If you want to enable this manually, please check the below examples.


Ensure that mod_filter module is loaded in Apache on your server, and paste following code to the websites .htaccess file:

<IfModule mod_deflate.c>   # Compress HTML, CSS, JavaScript, Text, XML and fonts   AddOutputFilterByType DEFLATE application/javascript   AddOutputFilterByType DEFLATE application/rss+xml   AddOutputFilterByType DEFLATE application/   AddOutputFilterByType DEFLATE application/x-font   AddOutputFilterByType DEFLATE application/x-font-opentype   AddOutputFilterByType DEFLATE application/x-font-otf   AddOutputFilterByType DEFLATE application/x-font-truetype   AddOutputFilterByType DEFLATE application/x-font-ttf   AddOutputFilterByType DEFLATE application/x-javascript   AddOutputFilterByType DEFLATE application/xhtml+xml   AddOutputFilterByType DEFLATE application/xml   AddOutputFilterByType DEFLATE font/opentype   AddOutputFilterByType DEFLATE font/otf   AddOutputFilterByType DEFLATE font/ttf   AddOutputFilterByType DEFLATE image/svg+xml   AddOutputFilterByType DEFLATE image/x-icon   AddOutputFilterByType DEFLATE text/css   AddOutputFilterByType DEFLATE text/html   AddOutputFilterByType DEFLATE text/javascript   AddOutputFilterByType DEFLATE text/plain   AddOutputFilterByType DEFLATE text/xml   # Remove browser bugs (only needed for really old browsers)   BrowserMatch ^Mozilla/4 gzip-only-text/html   BrowserMatch ^Mozilla/4\.0[678] no-gzip   BrowserMatch \bMSIE !no-gzip !gzip-only-text/html   Header append Vary User-Agent </IfModule>


For NGINX, add the following code to your nginx.conf file:

gzip on; gzip_disable "MSIE [1-6]\.(?!.*SV1)"; gzip_vary on; gzip_types text/plain text/css text/javascript image/svg+xml image/x-icon application/javascript application/x-javascript;


Non-optimized images are the most frequent cause of speed issues on a website. You should always use photo editing software to optimize your images before uploading them to your site.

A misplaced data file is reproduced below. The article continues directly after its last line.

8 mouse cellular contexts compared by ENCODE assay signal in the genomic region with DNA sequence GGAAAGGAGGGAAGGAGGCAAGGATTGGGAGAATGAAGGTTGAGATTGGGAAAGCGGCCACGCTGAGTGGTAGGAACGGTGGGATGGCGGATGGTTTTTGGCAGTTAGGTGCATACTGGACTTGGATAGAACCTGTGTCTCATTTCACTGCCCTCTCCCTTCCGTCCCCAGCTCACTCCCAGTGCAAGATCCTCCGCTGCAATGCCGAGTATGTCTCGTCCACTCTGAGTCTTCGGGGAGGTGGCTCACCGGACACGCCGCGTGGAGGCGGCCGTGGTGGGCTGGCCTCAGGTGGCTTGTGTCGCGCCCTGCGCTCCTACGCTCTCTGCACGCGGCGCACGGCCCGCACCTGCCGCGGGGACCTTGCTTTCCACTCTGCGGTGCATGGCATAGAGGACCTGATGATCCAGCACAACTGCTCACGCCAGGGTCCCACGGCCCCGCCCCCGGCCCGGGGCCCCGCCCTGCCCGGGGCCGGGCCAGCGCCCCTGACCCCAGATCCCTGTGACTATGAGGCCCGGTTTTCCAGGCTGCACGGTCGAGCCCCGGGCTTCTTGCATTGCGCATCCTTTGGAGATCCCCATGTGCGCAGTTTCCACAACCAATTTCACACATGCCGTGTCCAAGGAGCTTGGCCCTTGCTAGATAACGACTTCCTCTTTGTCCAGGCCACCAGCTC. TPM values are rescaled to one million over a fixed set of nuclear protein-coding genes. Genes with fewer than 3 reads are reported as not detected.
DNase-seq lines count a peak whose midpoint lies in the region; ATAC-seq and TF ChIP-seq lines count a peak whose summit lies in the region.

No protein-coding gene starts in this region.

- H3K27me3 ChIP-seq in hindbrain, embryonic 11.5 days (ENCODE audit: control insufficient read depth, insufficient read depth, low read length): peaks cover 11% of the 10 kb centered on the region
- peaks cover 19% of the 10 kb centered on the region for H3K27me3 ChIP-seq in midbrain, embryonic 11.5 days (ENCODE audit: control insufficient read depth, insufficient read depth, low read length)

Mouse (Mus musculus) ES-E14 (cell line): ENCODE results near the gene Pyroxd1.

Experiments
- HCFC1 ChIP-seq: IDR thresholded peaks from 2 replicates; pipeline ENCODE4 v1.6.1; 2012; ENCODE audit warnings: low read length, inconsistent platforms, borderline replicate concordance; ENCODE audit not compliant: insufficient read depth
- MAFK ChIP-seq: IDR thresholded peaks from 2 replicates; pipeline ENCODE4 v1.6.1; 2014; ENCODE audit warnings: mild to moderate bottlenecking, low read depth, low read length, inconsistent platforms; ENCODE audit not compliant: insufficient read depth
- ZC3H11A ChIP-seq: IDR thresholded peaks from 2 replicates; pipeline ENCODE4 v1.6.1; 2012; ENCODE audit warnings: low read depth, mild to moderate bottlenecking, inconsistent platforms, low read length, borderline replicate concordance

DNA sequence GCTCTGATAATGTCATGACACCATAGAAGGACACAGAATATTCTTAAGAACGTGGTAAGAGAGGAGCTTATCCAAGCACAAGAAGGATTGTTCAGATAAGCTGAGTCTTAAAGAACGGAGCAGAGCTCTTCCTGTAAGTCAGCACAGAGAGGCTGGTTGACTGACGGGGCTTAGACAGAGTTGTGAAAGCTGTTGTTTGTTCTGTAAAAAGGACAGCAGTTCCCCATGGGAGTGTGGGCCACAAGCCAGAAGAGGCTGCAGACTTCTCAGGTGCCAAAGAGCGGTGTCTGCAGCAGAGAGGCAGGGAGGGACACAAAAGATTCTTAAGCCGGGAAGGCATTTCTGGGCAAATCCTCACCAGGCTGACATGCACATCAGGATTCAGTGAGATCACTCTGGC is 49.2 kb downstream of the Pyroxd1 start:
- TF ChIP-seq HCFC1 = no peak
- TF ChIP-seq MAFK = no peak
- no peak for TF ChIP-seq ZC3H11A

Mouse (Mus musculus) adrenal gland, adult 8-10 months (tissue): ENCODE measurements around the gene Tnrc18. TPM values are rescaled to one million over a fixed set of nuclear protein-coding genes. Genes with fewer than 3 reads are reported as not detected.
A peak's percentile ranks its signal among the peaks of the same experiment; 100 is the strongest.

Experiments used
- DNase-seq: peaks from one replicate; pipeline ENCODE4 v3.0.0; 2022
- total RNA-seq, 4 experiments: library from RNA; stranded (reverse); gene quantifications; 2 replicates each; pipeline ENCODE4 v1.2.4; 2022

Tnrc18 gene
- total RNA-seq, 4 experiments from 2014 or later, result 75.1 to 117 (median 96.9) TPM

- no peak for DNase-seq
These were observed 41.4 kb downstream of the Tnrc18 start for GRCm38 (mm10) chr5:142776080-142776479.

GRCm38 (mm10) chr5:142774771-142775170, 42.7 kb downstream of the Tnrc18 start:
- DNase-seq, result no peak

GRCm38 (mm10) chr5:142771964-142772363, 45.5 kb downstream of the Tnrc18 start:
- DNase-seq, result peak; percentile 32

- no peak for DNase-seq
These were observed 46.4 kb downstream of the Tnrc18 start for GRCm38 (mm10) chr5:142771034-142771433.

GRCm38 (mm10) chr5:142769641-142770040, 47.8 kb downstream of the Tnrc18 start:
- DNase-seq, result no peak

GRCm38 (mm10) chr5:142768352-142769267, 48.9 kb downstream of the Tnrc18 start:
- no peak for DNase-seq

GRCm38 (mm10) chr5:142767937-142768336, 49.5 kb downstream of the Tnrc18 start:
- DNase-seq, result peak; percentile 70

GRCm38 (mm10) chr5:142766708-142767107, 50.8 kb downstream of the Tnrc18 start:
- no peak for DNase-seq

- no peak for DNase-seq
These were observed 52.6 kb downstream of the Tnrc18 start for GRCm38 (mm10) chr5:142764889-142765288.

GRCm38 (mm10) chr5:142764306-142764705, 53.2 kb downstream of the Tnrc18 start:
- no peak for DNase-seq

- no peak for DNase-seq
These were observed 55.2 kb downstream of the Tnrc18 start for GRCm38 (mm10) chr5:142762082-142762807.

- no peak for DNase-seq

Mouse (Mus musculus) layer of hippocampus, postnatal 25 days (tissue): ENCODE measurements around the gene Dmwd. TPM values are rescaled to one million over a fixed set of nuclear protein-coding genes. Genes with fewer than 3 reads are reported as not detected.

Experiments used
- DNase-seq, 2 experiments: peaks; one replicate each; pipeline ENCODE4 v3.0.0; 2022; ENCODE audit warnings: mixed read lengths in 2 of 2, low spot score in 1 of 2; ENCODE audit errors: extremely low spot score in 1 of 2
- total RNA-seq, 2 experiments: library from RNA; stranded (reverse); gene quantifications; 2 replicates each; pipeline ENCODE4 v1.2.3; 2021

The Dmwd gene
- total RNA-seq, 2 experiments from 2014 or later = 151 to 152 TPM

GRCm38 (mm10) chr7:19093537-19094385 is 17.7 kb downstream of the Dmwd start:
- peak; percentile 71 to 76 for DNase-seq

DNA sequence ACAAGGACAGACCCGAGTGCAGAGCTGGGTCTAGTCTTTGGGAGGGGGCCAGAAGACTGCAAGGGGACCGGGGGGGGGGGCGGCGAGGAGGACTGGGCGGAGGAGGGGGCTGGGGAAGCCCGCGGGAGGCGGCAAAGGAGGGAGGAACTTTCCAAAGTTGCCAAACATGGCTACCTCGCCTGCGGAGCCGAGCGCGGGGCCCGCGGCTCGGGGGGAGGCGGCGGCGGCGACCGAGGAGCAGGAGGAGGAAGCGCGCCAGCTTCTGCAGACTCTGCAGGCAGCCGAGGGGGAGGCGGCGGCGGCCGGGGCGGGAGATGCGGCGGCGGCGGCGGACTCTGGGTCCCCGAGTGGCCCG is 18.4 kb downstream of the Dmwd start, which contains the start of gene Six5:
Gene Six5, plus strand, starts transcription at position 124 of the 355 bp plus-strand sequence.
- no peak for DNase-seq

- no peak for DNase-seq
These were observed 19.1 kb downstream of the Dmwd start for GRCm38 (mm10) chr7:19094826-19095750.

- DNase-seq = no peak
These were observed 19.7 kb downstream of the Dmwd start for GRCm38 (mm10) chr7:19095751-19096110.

There are two most common image formats used for web practices:

JPEG – Compressed file format which reduces both size and image quality

PNG – Uncompressed file format which has high quality but a larger file size.

A general rule of thumb on the usage of these is:

  • Use JPEG if the image has a lot of various colors
  • Use PNG if you need a transparent image
  • Avoid using irrelevant images on your site.
  • Make sure all images on your website are optimized. Plugins like and WP can help with this tremendously.

Make sure to resize large images and scale them properly utilizing this table:

  • Slider images: 1903(w) x 400(h)
  • Carousel images: 115(h)
  • Widget images: 414(w)
  • Fullwidth blog post images: 680(w)
  • Featured images: 250(w) x 250(h)


If you’re utilizing Google Fonts, you may see errors in page speed tests related to cache validators. To fix this and improve performance, download the OMGF plugin, which allows you to host Google Fonts locally on your server, and save resources.


A Content Delivery Network delivers your website content to people more efficiently and swiftly based on the geographical location of the visitor. CDN consists of servers that are located in different regions around the world to improve content delivery for every geolocation.

From our experience – we recommend using Cloudflare as it’s one of the biggest CDN providers on the web and works well with WordPress.

Step 5. Advanced Optimization Tips

WordPress Database

If your website is up for a while now, your database probably contains a lot of information that is not needed anymore. You can clean that information by using a WP-Sweep plugin and improve the performance of your site. This plugin allows you to clean revisions, unused tags, deleted posts, etc.